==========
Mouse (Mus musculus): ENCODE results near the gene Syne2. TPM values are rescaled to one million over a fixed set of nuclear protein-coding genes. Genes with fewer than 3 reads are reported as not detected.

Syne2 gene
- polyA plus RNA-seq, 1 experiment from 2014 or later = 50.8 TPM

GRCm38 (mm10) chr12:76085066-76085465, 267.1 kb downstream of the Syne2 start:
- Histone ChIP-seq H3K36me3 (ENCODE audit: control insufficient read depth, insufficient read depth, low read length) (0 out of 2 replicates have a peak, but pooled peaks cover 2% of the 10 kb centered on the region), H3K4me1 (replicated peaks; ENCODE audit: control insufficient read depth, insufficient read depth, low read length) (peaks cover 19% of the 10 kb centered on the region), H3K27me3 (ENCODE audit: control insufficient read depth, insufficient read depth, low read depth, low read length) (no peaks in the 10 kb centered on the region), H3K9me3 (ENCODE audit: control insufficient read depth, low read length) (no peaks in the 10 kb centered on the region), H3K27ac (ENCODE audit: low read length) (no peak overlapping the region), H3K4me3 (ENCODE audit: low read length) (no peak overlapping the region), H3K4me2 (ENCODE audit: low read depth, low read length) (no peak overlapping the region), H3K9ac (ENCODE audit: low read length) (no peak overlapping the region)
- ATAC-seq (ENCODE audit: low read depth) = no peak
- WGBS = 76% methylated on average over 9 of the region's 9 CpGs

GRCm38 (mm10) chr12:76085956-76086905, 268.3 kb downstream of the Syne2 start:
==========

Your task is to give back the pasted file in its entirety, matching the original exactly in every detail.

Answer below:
Mouse (Mus musculus): ENCODE results near the gene Syne2. TPM values are rescaled to one million over a fixed set of nuclear protein-coding genes. Genes with fewer than 3 reads are reported as not detected.

Syne2 gene
- polyA plus RNA-seq, 1 experiment from 2014 or later = 50.8 TPM

GRCm38 (mm10) chr12:76085066-76085465, 267.1 kb downstream of the Syne2 start:
- Histone ChIP-seq H3K36me3 (ENCODE audit: control insufficient read depth, insufficient read depth, low read length) (0 out of 2 replicates have a peak, but pooled peaks cover 2% of the 10 kb centered on the region), H3K4me1 (replicated peaks; ENCODE audit: control insufficient read depth, insufficient read depth, low read length) (peaks cover 19% of the 10 kb centered on the region), H3K27me3 (ENCODE audit: control insufficient read depth, insufficient read depth, low read depth, low read length) (no peaks in the 10 kb centered on the region), H3K9me3 (ENCODE audit: control insufficient read depth, low read length) (no peaks in the 10 kb centered on the region), H3K27ac (ENCODE audit: low read length) (no peak overlapping the region), H3K4me3 (ENCODE audit: low read length) (no peak overlapping the region), H3K4me2 (ENCODE audit: low read depth, low read length) (no peak overlapping the region), H3K9ac (ENCODE audit: low read length) (no peak overlapping the region)
- ATAC-seq (ENCODE audit: low read depth) = no peak
- WGBS = 76% methylated on average over 9 of the region's 9 CpGs

GRCm38 (mm10) chr12:76085956-76086905, 268.3 kb downstream of the Syne2 start: